We’ve all been innocently strolled towards the magazine aisle in the supermarket looking for our latest glossy only to be met with a face-full of boobs. We mean, there’s nothing wrong with boobs, but seriously there is a time and a place, and that place is arguably not next to the kids comics at 10am on a Sunday morning…
But do these awkward, outdated and frankly kind of embarrassing Lad’s Mags and the retail giants that stock them deserve to face legal action?
Well according to the campaign website, Lose the Lad's Mags, yes they do.
Sophie Bennett, Campaigns Officer for Object says: “Lads mags dehumanise and objectify women, promoting harmful attitudes that underpin discrimination and violence against women and girls. Reducing women to sex objects sends out an incredibly dangerous message that women are constantly sexually available and displaying these publications in everyday spaces normalises this sexism. It is unacceptable that major retailers continue to expose staff and customers to such sexist and degrading material.”
Saying that selling this kind of material could constitute legal action is nothing new. The idea that you can sue employers and retailers for displaying Lad’s Mags has in theory been around since the Equality Act 2010 came into action. In fact several cases citing Lad’s Mags as sexual harassment and discrimination have already succeeded since the Act came in, and this campaign wants to see more action.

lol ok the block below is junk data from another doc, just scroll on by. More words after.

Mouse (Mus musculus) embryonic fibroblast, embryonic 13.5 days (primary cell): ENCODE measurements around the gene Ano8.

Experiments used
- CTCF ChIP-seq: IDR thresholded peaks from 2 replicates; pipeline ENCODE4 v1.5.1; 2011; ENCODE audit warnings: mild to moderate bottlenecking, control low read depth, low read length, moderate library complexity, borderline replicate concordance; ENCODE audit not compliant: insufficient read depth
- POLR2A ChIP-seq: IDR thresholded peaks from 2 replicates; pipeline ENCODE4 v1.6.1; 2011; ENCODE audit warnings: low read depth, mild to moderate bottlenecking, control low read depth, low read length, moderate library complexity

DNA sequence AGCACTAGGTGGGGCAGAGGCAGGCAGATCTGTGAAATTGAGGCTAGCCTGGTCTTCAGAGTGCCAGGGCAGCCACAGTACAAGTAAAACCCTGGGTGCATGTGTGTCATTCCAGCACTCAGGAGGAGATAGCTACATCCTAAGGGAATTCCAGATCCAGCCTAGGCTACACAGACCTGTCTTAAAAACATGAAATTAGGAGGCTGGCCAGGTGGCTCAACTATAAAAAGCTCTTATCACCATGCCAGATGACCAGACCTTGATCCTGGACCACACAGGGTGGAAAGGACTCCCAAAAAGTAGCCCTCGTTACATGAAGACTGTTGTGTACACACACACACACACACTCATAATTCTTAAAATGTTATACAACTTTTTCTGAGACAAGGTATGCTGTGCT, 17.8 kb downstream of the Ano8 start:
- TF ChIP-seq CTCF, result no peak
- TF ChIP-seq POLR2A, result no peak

On day two of the campaign, coverage has been dramatic throughout the British Press and on Twitter (#losetheladsmags) too, but it hasn’t all been positive.
Some have criticised that the scheme is just a way for lawyers to cash in, a big publicity stunt with no actual aim, that targeting Lad’s Mags could actually harm equality and even increase violence against women, but the campaign argues that "Page 3-style front cover images can constitute sexual harassment or sex discrimination under the Equality Act 2010."
The real issue is how women are presented in society. If we look at the success of campaigns like No More Page Three, and The EveryDay Sexism Project it seems that more and more we're ready to start questioning the way women (and men) are objectified in the media and beyond.
Want to sign the petition? Just go to Lose The Lads Mags website to put your name down.
What do you think? Is the Lose The Lads Mags Campaign a good idea? Or is it a step too far? Comment below or tweet us @sofeminineuk